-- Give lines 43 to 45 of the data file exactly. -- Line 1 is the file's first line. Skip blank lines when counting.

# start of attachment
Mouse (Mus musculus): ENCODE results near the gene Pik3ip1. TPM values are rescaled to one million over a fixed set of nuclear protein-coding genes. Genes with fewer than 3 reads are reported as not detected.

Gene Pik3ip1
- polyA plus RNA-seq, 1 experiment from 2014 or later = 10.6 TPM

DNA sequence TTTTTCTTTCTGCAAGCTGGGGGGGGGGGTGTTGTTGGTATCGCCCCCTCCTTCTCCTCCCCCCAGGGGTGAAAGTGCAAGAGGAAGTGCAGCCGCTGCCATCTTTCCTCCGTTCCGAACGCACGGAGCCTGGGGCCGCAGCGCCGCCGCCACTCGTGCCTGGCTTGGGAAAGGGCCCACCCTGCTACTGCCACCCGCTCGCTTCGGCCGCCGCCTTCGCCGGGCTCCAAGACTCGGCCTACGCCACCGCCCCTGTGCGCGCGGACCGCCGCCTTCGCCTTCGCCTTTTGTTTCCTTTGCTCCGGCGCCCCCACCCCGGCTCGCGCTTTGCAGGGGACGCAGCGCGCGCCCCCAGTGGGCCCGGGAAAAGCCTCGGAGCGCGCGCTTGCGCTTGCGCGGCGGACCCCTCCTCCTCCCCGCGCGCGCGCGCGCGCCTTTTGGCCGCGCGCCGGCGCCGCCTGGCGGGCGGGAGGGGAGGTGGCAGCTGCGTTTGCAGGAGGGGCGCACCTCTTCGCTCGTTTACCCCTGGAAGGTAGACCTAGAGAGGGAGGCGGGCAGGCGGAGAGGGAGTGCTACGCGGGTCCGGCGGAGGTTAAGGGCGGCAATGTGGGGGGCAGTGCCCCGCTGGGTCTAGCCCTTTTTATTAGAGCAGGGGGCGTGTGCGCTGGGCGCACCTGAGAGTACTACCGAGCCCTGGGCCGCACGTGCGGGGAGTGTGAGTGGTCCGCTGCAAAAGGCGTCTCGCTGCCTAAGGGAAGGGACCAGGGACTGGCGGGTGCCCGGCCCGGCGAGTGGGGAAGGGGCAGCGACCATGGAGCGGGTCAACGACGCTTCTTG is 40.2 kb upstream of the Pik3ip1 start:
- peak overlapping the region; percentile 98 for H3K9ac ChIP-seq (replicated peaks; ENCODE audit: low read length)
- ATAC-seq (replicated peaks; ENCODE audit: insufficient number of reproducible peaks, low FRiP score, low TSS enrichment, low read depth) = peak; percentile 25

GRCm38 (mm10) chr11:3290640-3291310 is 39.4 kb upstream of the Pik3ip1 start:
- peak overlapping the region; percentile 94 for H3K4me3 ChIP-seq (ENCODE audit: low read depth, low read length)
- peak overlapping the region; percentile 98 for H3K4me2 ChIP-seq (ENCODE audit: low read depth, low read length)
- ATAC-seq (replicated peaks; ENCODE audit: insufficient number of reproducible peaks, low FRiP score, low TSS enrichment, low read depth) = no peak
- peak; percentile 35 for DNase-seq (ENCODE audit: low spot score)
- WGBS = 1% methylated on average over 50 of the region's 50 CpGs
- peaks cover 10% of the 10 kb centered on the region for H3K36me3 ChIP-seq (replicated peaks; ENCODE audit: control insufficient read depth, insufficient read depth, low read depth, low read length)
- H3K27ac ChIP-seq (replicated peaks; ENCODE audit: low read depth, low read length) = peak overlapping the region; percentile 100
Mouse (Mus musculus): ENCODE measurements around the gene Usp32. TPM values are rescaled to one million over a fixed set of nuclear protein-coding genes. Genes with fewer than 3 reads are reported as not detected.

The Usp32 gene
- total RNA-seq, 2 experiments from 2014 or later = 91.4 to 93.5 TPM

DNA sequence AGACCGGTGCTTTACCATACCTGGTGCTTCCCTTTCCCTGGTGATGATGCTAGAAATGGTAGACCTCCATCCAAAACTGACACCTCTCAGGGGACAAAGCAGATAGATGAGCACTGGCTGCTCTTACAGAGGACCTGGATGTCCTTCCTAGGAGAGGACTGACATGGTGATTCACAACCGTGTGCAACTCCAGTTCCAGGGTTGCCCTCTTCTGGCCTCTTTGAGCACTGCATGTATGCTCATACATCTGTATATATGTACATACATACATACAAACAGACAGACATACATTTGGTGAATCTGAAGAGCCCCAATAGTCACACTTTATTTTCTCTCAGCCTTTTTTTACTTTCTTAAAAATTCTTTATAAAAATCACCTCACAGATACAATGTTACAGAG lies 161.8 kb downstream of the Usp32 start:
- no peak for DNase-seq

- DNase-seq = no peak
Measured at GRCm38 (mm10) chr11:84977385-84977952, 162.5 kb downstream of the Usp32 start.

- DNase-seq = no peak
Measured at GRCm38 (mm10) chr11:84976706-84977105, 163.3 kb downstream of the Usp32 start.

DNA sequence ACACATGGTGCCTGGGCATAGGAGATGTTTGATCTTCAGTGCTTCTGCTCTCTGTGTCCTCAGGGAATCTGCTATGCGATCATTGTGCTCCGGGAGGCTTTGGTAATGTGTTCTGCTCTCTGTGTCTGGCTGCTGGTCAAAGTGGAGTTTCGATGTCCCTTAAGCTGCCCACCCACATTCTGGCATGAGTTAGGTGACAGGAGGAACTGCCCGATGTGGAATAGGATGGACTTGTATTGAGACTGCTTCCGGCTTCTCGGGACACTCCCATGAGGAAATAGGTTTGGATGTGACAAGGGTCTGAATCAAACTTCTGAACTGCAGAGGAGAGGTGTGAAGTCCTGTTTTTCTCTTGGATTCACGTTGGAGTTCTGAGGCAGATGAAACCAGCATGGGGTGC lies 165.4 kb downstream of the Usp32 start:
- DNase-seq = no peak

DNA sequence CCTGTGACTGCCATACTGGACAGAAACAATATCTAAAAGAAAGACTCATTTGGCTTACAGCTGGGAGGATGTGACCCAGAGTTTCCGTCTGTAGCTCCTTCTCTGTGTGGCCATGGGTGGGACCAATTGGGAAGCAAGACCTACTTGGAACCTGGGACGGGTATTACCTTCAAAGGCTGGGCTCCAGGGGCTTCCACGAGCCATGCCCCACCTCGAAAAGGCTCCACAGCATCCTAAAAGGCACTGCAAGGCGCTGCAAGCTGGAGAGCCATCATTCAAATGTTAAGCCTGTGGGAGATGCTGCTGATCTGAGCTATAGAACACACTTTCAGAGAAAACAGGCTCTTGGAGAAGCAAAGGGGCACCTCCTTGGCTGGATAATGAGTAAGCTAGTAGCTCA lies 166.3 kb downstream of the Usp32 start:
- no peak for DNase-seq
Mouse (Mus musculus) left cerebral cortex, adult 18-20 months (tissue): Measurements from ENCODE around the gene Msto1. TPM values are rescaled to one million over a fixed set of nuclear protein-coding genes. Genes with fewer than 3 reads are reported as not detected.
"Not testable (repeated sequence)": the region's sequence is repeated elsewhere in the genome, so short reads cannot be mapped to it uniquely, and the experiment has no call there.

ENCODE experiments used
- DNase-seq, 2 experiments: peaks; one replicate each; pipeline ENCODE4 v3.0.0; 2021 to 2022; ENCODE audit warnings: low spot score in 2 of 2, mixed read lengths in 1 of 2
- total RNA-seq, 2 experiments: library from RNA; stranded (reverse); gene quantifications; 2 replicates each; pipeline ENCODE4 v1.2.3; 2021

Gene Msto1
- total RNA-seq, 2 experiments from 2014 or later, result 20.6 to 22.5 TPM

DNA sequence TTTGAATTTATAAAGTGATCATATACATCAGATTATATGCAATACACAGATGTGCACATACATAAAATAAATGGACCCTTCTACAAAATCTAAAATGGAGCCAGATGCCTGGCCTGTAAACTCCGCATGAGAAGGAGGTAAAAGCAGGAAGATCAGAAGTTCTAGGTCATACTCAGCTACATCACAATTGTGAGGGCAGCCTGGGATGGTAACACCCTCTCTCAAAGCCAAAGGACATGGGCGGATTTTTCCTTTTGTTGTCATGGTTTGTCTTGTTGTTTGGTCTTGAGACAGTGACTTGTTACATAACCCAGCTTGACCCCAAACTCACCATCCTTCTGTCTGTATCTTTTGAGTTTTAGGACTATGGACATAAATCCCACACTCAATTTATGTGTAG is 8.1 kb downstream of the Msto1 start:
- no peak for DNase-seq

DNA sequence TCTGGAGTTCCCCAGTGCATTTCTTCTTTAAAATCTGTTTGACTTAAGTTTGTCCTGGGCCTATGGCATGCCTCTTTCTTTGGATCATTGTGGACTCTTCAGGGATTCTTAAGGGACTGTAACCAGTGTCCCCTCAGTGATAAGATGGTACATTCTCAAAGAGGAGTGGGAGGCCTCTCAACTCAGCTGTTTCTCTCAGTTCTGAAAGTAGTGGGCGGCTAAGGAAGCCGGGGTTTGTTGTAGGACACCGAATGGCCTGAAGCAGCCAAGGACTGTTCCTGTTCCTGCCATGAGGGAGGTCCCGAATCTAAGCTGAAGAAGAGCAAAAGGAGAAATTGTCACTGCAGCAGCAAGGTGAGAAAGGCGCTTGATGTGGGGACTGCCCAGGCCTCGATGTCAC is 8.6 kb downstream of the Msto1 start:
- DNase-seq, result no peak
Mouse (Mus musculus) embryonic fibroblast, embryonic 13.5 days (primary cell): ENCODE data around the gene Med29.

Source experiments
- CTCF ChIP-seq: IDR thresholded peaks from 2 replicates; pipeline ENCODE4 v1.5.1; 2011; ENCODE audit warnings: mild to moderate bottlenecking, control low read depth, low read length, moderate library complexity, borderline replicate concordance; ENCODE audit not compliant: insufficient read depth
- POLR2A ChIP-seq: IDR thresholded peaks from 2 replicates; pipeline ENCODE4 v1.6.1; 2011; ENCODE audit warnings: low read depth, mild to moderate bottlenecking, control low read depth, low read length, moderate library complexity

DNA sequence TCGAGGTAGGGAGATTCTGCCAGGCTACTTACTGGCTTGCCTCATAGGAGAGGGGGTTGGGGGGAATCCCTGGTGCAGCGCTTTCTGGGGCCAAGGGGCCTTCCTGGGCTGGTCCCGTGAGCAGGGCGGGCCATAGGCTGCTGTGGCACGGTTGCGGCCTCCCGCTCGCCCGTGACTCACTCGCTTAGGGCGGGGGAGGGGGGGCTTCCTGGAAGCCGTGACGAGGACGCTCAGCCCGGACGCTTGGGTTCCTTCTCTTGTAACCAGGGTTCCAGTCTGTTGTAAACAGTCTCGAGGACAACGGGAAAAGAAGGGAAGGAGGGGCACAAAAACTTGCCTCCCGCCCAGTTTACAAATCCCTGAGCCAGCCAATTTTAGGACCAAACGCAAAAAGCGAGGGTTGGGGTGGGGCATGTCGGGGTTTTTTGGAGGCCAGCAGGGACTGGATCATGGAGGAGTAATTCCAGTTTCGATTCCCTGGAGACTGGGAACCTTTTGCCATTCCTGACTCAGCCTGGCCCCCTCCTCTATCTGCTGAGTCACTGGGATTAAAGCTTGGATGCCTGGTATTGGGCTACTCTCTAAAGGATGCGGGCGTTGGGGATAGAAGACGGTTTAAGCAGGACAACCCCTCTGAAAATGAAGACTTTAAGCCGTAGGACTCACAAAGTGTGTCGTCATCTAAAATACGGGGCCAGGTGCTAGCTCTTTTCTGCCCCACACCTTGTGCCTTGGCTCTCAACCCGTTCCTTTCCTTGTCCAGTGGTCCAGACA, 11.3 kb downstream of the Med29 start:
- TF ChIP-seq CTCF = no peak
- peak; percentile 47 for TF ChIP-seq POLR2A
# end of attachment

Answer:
DNA sequence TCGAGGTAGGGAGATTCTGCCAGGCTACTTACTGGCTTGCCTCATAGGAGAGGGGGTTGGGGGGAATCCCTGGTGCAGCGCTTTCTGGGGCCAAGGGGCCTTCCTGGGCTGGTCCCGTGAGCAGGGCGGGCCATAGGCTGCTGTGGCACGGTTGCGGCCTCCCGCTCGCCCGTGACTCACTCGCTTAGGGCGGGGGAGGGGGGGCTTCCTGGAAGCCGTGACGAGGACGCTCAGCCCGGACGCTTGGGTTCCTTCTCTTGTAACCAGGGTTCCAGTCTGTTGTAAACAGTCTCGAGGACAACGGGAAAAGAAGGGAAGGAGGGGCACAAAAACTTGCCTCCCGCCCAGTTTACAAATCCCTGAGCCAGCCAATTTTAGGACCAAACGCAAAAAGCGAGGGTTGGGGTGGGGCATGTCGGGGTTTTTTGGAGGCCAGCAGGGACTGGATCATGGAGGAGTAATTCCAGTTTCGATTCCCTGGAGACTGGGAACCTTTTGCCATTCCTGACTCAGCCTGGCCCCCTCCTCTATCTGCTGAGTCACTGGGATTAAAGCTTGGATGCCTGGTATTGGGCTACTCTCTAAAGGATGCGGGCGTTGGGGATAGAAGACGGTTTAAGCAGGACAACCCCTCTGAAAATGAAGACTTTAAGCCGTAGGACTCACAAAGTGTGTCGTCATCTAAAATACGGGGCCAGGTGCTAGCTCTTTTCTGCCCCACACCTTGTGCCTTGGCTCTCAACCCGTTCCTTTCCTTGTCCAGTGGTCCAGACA, 11.3 kb downstream of the Med29 start:
- TF ChIP-seq CTCF = no peak
- peak; percentile 47 for TF ChIP-seq POLR2A